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Learn more about the General Enrollment Period with SelectQuote.

We can help you find the coverage that’s right for you. There’s no obligation to enroll.

Learn more about the General Enrollment Period with SelectQuote.

We can help you find the coverage that’s right for you. There’s no obligation to enroll.

Medicare General Enrollment Period (GEP)

What is the Medicare General Enrollment Period?

The Medicare General Enrollment Period is an opportunity for individuals to apply for Original Medicare (Part A and/or Part B) if they were not automatically enrolled in Medicare or missed their Initial Enrollment Period (IEP). The General Enrollment Period runs from January 1-March 31 with coverage beginning July 1.

Key Things to Know About the General Enrollment Period

  • You can enroll in Part A, Part B or both during this time
  • Coverage begins on July 1 of the same year
  • You may have to pay a late enrollment penalty
  • You may be eligible to enroll in a Medicare Advantage plan (Part C) or a Prescription Drug plan (Part D) plan April 1–June 30 of the same year
  • You can enroll in Part A, Part B or both during this time
  • Coverage begins on July 1 of the same year
  • You may have to pay a late enrollment penalty
  • You may be eligible to enroll in a Medicare Advantage plan (Part C) or a Prescription Drug plan (Part D) plan April 1–June 30 of the same year

Are there penalties if I sign up late for Medicare during the GEP?

You will likely have to pay a penalty for signing up late. Missing your Initial Enrollment Period can be costly with Medicare Part A, Part B and Part D potentially charging premium penalties.

Medicare Part A Premium Penalty: Part A is premium free if you or your spouse worked and paid taxes for at least 10 years. If you have to enroll in Part A and didn’t sign up when you were first eligible, the penalty for late enrollment is 10%.

The Part A premium penalty is charged for twice the number of years you delay enrollment. For example, if you wait two years, you’d pay 10% for 4 years (2 x 2). The penalty applies no matter how long you delay Part A enrollment.

Medicare Part B Premium Penalty: In most cases, if you don’t sign up for Part B when you’re first eligible, you’ll have to pay a late enrollment penalty. The penalty for late enrollment in Part B is an additional 10% for each 12-month period you delay. You’ll have to pay this penalty for as long as you have Part B.

For example, if your Initial Enrollment Period ended September 30, 2016 and you enrolled in Part B during the General Enrollment Period March 2019, your late enrollment penalty would be 20% of the Part B premium (2 x 10%) because you waited 30 months to sign up, which includes two full 12-month periods.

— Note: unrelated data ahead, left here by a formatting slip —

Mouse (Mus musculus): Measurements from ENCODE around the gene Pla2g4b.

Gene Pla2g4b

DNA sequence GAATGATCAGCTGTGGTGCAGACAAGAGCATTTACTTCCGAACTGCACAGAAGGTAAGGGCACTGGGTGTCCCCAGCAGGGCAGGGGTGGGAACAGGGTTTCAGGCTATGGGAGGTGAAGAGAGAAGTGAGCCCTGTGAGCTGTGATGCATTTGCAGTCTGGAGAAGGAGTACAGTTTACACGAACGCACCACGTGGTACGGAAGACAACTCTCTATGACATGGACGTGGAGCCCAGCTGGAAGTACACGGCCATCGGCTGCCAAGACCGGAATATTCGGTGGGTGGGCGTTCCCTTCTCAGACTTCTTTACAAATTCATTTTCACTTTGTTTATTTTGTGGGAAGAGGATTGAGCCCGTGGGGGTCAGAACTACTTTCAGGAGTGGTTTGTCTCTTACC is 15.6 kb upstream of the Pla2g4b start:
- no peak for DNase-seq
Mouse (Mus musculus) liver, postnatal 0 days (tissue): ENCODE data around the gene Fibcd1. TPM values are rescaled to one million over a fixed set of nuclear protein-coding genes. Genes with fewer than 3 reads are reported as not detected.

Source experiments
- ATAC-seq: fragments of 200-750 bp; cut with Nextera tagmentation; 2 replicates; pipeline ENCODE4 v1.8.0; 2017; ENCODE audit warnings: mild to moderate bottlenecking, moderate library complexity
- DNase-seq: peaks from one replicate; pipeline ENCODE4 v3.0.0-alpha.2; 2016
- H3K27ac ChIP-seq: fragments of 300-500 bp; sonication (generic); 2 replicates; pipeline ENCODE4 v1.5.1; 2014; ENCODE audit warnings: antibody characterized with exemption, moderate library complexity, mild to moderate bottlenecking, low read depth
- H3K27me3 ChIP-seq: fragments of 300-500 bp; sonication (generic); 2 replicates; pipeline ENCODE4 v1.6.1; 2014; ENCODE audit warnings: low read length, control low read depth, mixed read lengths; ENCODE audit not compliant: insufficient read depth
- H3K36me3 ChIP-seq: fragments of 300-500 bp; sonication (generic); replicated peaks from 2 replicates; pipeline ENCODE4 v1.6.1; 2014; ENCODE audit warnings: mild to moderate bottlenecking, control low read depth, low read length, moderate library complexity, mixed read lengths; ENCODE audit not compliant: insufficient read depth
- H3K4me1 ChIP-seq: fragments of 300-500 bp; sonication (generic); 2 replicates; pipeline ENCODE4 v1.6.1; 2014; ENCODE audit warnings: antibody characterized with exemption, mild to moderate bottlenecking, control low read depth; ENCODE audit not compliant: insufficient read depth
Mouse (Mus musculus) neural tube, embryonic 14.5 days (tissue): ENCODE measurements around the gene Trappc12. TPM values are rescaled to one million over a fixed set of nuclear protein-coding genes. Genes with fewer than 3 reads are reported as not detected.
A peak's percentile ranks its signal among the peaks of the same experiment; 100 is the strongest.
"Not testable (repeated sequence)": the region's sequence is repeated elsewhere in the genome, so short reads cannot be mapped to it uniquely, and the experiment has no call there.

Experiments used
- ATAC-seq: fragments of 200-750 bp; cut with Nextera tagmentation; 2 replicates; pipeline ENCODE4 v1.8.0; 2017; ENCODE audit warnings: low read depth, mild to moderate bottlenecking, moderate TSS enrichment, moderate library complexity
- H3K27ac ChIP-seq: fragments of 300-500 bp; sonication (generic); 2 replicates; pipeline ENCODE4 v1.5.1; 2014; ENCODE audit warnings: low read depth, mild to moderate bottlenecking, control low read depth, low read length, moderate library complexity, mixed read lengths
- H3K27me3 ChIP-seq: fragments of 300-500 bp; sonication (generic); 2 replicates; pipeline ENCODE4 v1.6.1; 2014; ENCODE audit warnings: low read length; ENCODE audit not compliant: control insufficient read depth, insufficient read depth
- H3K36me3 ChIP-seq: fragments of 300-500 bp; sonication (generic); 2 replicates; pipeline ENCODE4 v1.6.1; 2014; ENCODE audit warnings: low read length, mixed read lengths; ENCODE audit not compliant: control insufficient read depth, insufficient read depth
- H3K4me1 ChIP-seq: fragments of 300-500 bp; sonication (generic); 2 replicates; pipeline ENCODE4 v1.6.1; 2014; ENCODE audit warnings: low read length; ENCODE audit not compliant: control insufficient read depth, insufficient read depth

You can typically avoid a late enrollment penalty if you meet certain criteria that allows you to sign up for Part B during a Special Enrollment Period.

Medicare Part D Premium Penalty: The penalty for late enrollment in a Part D plan is 1% of the average Part D premium for each month you delay enrollment. The amount is added to your Medicare Part D monthly premium, which occurs for as long as you’re enrolled in a Medicare Part D plan.

You may delay enrolling in Medicare Part D without penalty if you qualify for Extra Help or have creditable drug coverage. If it’s been more than 63 days since you’ve had creditable coverage, then the penalty may apply.

Medicare Part B Premium Penalty: In most cases, if you don’t sign up for Part B when you’re first eligible, you’ll have to pay a late enrollment penalty. The penalty for late enrollment in Part B is an additional 10% for each 12-month period you delay. You’ll have to pay this penalty for as long as you have Part B.

For example, if your Initial Enrollment Period ended September 30, 2016 and you enrolled in Part B during the General Enrollment Period March 2019, your late enrollment penalty would be 20% of the Part B premium (2 x 10%) because you waited 30 months to sign up, which includes two full 12-month periods.

You can typically avoid a late enrollment penalty if you meet certain criteria that allows you to sign up for Part B during a Special Enrollment Period.

Can I avoid penalties if I’m eligible for Medicare but also employed?

It’s likely! Many people continue to work after reaching the age of Medicare eligibility due to having health insurance through their employers. If this describes your situation, follow these guidelines to avoid late enrollment Medicare penalties:

  • Participate in your Medicare Initial Enrollment Period when you turn 65. You may want to consider enrolling in Part A during this time, as it’s premium free as long as you or your spouse worked and paid Medicare taxes for at least 10 years.
  • Be proactive and enroll in Medicare yourself. Medicare doesn’t notify you about your IEP unless you currently receive Social Security or Railroad Retirement Board benefits.
  • You may qualify for a Medicare Special Enrollment Period (SEP) which allows you to delay enrolling in Part B and Part D without incurring late enrollment penalties. You first need to receive confirmation of creditable coverage from your employer.
  • Participate in your Medicare Initial Enrollment Period when you turn 65. You may want to consider enrolling in Part A during this time, as it’s premium free as long as you or your spouse worked and paid Medicare taxes for at least 10 years.
  • Be proactive and enroll in Medicare yourself. Medicare doesn’t notify you about your IEP unless you currently receive Social Security or Railroad Retirement Board benefits.
  • You may qualify for a Medicare Special Enrollment Period (SEP) which allows you to delay enrolling in Part B and Part D without incurring late enrollment penalties. You first need to receive confirmation of creditable coverage from your employer.

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